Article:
Thursday, September 30, 2010

Janet Smith Takes on Dawn Eden's Criticism of Christopher West

This whole Theology of the Body debate is quite confusing - so if you are not interested, stop reading now. Trying to sort out who said what and the truth behind it all is getting more blurry all the time.

If you are interested, there is a debate over Christopher West's approach to Theology of the Body. As I have stated previously, I count Christopher as a friend, even though I don't agree with him on everything. Also, while I have been critical of Dawn's thesis, I believe she had good intentions behind it and several good points, even while I disagree with her on some major ones.

One of the things I have found in this debate is that neither "side" likes to admit when the other "side" has a good point. This doesn't help further the debate. A lot of it has become a "he-said / she-said" affair, which means people are defensive, walls go up, and some are trying to win.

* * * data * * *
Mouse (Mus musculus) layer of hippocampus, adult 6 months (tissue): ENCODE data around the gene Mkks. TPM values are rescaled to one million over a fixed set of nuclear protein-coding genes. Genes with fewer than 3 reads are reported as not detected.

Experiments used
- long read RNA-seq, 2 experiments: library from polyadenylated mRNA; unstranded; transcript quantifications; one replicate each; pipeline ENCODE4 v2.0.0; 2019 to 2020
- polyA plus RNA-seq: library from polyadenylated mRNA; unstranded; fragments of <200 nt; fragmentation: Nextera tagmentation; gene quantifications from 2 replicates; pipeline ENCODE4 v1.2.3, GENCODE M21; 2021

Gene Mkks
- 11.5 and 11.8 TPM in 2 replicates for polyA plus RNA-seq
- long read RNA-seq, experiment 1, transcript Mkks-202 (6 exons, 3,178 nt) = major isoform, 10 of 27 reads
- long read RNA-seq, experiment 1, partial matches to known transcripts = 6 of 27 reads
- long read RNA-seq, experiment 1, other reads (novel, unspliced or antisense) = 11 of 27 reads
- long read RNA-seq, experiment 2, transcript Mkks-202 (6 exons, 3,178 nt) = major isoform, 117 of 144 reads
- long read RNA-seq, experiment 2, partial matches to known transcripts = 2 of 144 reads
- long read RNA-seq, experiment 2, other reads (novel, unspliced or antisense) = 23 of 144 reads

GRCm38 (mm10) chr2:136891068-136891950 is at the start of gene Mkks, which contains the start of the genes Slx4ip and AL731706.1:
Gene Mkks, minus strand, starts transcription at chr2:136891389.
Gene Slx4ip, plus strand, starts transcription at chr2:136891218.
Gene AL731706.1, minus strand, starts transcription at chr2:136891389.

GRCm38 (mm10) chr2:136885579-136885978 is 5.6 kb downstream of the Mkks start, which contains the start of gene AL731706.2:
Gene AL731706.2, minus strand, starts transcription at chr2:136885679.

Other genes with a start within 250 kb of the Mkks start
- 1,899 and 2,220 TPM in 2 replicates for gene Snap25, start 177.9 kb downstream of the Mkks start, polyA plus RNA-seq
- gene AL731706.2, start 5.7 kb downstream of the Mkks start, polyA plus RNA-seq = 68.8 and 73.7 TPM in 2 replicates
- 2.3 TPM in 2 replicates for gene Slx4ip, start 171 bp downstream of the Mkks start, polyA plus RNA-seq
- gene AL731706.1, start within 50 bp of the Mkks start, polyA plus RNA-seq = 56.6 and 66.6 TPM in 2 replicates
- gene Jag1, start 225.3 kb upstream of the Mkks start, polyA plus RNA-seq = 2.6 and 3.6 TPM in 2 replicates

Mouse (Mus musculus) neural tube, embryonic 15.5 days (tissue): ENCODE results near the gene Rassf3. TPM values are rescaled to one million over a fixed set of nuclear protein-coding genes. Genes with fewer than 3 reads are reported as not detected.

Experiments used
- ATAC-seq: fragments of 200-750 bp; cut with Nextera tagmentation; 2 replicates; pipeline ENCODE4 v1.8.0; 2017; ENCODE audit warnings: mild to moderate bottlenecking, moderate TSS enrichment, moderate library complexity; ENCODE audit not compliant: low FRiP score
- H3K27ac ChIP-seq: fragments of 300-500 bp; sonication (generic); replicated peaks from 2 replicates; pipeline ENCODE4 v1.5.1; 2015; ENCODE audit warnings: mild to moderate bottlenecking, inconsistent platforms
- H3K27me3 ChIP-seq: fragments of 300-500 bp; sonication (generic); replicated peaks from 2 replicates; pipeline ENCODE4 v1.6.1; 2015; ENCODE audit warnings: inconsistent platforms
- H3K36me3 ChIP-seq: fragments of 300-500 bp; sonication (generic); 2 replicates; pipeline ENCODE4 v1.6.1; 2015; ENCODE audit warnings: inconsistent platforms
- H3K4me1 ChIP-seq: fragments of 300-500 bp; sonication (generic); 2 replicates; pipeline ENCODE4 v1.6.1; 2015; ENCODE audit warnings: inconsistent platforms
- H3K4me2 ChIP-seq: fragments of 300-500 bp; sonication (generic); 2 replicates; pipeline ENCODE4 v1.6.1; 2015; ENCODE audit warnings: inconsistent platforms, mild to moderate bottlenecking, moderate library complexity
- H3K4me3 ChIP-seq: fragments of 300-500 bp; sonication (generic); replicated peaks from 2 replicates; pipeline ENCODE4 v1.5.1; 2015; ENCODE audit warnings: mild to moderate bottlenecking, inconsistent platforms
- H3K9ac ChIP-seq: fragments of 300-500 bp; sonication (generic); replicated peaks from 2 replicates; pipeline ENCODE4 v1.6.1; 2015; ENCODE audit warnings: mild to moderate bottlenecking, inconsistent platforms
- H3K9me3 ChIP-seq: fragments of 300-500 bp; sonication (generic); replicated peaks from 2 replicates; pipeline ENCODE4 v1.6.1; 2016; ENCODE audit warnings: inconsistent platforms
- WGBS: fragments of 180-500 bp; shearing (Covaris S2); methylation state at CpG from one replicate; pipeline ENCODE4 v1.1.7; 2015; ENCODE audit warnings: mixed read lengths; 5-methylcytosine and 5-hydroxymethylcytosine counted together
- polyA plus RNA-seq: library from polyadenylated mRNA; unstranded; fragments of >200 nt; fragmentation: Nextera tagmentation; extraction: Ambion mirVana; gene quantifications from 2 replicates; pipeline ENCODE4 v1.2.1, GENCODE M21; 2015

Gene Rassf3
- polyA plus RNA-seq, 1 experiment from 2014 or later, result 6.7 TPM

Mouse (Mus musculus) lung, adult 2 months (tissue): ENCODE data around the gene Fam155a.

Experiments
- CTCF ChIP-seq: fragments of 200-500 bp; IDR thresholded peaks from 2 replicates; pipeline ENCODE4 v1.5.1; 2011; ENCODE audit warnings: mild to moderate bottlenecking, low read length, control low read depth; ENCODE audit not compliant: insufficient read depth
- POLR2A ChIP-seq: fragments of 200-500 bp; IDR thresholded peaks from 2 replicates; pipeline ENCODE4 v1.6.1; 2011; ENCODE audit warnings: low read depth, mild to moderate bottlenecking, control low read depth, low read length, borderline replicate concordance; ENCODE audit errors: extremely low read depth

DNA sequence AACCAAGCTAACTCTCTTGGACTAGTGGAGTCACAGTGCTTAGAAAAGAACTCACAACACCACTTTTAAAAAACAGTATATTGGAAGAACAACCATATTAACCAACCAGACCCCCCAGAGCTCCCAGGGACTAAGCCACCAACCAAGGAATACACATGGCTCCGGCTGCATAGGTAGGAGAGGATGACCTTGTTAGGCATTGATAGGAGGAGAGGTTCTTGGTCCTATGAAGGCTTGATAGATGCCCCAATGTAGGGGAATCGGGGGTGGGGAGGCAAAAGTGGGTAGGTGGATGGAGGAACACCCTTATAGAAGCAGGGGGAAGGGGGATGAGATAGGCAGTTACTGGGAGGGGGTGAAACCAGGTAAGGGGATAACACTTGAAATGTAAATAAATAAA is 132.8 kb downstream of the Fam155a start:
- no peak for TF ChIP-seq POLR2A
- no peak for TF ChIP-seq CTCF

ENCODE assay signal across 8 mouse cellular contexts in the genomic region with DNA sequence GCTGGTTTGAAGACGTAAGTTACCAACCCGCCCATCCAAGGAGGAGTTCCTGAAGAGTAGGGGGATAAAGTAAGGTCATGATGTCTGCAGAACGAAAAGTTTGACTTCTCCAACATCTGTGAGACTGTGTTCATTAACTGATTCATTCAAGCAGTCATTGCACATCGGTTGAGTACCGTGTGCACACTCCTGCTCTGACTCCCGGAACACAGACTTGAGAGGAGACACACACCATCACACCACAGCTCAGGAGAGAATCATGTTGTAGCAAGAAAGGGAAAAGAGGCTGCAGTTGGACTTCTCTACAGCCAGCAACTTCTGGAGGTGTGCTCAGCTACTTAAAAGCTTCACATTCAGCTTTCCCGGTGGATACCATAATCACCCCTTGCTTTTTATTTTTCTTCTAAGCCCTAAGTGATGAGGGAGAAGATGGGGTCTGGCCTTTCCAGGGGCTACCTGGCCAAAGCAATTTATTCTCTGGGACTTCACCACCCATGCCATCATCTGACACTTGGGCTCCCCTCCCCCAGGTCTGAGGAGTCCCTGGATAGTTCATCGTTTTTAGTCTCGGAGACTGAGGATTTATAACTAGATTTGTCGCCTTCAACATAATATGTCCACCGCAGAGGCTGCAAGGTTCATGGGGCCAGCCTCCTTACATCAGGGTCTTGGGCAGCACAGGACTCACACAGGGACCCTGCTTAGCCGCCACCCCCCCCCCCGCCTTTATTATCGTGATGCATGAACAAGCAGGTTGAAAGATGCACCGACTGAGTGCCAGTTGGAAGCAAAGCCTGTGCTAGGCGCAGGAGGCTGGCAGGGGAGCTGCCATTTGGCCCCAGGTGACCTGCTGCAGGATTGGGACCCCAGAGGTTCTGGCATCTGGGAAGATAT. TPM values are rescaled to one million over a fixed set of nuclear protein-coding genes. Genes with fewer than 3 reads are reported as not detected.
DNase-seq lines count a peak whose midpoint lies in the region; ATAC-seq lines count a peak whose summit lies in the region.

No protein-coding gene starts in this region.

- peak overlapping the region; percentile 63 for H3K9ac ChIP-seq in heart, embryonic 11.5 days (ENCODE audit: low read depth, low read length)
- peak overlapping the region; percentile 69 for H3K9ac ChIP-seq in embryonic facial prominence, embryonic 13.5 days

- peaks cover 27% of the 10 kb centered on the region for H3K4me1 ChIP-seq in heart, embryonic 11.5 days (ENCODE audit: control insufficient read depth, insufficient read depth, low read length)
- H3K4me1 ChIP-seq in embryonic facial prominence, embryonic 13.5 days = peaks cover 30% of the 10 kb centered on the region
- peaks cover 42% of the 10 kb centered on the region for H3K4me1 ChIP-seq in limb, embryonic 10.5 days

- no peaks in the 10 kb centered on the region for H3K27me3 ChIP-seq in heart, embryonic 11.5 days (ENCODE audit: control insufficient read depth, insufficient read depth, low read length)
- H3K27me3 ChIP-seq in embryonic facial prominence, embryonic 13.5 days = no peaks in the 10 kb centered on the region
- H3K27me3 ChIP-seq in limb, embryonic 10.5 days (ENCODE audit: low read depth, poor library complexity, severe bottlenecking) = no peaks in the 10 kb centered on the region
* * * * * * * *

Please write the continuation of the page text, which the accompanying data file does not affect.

Fulton Sheen once said, "Win and argument. Lose a soul." The participants in this debate should keep this in mind.

With this in mind - Janet Smith has written a response to Dawn Eden's thesis (pdf download here). There are a few good points and a few not-so-good ones. A few of my thoughts are interspersed within the quotes below. My thoughts are in Red.

A few snips: